Jersey Shore Cyberthief Swipes $300,000 From Bergen Retiree's Account: It Happens A Lot

An unemployed cyberthief from the Jersey Shore swiped more than $300,000 from an elderly Lodi resident’s retirement account after stealing the victim’s identity, authorities charged.

Joseph Bilotta
Joseph Bilotta Photo Credit: BCJ

Joseph Bilotta, 65, hijacked the online account, along with others in New Jersey and Maryland, “to fund his lifestyle,” Bergen County Prosecutor Mark Musella said.

Lodi police notified members of the prosecutor’s Financial Crimes Unit of the account takeover scheme in 2021, Musella said.

They arrested Bilotta on theft charges following an investigation and sent him to the Bergen County Jail only to have a judge release him a short time later pending future court action, records show.

Account takeover thieves start by gaining access to victims’ accounts and then changing their personal information.

Sometimes they’ll request a new card or add an authorized user. Some buy cell phones or order food. Others open new accounts in your name. All of them change your password.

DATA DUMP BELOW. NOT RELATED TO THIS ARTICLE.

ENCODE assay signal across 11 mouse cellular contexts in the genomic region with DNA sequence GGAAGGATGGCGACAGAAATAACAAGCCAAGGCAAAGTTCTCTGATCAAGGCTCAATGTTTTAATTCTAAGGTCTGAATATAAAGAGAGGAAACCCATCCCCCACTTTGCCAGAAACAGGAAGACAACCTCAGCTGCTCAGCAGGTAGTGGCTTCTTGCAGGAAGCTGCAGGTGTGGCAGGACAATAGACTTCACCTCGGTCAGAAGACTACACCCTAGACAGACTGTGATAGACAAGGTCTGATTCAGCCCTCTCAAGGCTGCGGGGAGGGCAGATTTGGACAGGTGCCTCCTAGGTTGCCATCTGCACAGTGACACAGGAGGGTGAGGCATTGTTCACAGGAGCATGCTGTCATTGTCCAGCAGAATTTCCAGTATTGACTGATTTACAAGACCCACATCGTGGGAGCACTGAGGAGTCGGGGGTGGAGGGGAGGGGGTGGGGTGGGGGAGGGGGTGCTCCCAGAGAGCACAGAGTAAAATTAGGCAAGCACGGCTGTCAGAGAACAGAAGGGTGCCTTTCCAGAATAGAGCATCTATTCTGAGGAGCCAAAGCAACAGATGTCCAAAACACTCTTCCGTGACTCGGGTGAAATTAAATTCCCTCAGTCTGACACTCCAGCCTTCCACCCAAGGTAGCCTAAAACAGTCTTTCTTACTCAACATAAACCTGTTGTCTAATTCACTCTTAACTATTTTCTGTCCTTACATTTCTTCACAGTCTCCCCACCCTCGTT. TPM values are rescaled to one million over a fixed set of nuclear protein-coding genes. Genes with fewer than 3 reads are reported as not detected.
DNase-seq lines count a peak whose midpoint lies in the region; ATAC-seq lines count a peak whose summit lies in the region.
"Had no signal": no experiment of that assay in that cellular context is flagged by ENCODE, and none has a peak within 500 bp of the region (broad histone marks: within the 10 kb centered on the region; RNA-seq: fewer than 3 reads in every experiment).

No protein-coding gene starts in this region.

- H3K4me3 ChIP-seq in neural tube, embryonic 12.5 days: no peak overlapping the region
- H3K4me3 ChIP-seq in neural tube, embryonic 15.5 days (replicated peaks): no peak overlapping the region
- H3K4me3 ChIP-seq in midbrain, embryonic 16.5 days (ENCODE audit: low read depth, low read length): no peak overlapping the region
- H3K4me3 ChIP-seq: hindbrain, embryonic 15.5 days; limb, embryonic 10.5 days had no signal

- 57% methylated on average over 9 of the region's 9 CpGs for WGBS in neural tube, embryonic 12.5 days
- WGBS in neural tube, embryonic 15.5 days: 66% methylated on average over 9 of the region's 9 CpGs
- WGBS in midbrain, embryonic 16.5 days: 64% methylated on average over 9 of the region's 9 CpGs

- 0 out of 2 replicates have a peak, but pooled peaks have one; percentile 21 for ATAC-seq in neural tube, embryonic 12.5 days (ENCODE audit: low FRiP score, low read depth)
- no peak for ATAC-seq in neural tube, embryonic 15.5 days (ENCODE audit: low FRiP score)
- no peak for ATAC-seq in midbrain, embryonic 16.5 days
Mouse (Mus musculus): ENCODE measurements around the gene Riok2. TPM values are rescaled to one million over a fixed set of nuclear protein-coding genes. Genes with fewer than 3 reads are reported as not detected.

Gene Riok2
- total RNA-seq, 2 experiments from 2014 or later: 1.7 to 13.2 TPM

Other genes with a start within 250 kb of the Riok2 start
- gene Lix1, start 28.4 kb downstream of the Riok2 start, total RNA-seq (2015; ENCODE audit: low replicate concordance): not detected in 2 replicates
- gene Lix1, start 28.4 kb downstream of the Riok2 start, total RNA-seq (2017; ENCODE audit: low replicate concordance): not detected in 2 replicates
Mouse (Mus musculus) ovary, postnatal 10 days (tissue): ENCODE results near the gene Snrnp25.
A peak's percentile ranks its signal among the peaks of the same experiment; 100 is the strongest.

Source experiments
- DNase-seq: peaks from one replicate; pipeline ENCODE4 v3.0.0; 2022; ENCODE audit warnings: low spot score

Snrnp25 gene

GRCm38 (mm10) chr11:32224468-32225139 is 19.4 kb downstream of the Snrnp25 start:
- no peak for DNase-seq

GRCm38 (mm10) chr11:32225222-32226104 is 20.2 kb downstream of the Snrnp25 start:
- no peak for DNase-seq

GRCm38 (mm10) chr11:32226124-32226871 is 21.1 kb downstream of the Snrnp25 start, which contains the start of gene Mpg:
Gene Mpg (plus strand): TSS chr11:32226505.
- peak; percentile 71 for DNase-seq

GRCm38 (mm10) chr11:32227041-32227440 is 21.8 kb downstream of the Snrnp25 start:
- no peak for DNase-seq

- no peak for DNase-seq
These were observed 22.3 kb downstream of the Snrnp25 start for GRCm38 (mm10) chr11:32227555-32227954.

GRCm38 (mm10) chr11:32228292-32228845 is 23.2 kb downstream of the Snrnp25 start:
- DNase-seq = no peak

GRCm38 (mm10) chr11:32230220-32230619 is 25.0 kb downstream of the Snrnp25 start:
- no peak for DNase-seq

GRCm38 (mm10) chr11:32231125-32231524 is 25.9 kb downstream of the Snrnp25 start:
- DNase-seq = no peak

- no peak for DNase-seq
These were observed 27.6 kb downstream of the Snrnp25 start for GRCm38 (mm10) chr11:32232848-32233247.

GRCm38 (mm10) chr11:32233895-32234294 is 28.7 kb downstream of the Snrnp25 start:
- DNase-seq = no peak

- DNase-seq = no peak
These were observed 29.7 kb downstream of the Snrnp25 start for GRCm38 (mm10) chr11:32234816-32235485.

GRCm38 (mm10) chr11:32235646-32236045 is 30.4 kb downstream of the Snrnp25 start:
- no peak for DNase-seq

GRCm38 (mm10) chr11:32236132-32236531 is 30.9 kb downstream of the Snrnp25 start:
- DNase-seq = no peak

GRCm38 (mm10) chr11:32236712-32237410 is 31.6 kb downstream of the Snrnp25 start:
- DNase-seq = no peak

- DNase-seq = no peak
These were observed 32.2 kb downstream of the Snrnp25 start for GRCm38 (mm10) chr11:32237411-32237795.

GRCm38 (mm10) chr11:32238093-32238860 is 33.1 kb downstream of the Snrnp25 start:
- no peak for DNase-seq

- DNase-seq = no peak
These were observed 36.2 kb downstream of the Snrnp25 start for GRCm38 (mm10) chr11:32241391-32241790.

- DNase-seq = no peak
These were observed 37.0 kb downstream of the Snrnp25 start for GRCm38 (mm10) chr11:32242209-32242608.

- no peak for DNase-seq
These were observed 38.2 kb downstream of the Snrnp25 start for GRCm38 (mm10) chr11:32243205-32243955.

Once they have complete access to your account, they can withdraw money, make purchases or – even more insidiously – sell the information to other thieves.

Some cybercriminals take advantage of data breaches to gather and share logins and passwords on the dark web. Others use malware, phishing or other means of ID theft to get your information.

From there, they can hit other accounts of yours that likely have the same credentials.

Experts urge consumers to be meticulous with passwords. Hackers will be more successful when you use the same logins and passwords on multiple sites. Ideally, you should have a unique, secure password for each.

ALWAYS use multifactor authentication – having a one-time password texted or emailed to you before your account can be accessed.

For what it’s worth, face recognition and fingerprints are also becoming more popular. You could also consider identity theft protection.

If you’re victimized:

  • Report the fraud to the company or agency involved;
  • Close your account or upgrade your account security ASAP;
  • Check all of your other accounts, particularly those with the same password and email address;
  • Change those passwords – all of ‘em.

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